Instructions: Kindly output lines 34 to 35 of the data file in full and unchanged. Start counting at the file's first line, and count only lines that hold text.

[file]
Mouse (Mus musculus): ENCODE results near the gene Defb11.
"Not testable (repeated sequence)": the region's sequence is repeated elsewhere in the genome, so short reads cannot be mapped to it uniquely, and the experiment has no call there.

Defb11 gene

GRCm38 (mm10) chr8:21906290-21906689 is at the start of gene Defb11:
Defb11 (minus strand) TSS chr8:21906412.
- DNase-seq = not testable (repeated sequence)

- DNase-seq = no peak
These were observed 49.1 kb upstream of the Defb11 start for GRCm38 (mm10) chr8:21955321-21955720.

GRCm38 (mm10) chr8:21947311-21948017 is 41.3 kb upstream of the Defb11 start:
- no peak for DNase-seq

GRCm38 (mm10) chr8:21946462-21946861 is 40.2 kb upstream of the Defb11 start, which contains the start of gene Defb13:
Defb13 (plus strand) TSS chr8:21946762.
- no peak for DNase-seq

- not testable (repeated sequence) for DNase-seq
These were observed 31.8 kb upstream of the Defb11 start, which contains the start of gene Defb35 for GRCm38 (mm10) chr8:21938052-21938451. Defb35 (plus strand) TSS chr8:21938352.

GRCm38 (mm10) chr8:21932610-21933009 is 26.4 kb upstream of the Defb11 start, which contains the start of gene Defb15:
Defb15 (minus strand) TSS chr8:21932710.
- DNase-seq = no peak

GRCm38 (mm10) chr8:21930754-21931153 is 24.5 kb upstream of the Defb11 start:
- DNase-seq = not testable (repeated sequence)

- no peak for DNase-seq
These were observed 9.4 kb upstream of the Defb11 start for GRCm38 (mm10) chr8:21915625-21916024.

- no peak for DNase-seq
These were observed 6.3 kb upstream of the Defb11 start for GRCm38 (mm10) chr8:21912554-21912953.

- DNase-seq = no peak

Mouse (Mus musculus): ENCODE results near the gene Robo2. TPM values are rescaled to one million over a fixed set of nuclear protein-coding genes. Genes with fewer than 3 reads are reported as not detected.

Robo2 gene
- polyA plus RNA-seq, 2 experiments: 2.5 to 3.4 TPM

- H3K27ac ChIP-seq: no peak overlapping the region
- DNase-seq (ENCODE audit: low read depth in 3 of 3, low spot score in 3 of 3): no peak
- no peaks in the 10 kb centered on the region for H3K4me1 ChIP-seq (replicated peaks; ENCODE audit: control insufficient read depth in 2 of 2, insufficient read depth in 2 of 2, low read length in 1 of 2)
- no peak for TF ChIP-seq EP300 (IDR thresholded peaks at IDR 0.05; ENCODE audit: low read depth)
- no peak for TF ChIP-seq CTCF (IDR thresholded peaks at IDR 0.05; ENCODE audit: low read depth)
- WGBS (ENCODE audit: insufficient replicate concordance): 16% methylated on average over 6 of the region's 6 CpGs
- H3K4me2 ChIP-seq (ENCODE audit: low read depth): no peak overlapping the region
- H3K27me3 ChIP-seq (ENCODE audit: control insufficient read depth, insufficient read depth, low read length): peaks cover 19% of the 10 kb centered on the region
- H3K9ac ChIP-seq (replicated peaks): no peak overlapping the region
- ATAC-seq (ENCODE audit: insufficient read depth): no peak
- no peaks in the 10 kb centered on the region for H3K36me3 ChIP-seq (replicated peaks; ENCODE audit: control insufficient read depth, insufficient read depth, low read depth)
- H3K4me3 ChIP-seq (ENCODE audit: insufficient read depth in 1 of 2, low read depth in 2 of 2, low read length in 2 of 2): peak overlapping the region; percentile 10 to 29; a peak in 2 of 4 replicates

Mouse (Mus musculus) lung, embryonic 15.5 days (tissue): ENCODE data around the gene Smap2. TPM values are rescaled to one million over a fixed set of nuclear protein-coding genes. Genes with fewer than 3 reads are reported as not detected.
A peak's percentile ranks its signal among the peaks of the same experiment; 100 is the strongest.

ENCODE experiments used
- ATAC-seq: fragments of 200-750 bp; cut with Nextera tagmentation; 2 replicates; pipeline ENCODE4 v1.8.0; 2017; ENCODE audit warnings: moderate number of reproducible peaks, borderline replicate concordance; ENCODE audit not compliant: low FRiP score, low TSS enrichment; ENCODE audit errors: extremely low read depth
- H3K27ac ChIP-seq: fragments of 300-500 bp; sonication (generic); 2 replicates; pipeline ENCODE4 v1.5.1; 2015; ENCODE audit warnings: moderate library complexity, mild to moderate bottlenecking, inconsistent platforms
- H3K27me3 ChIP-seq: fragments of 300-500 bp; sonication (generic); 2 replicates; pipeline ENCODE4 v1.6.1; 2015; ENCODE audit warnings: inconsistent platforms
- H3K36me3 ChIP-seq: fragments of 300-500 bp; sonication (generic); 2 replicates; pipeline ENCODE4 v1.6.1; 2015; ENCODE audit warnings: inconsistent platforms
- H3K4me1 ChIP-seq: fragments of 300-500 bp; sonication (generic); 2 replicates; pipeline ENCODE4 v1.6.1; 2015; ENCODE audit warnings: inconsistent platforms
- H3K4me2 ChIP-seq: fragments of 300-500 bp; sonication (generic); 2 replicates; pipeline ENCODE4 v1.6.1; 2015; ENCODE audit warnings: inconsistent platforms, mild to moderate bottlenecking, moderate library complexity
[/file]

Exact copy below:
- WGBS (ENCODE audit: insufficient replicate concordance): 16% methylated on average over 6 of the region's 6 CpGs
- H3K4me2 ChIP-seq (ENCODE audit: low read depth): no peak overlapping the region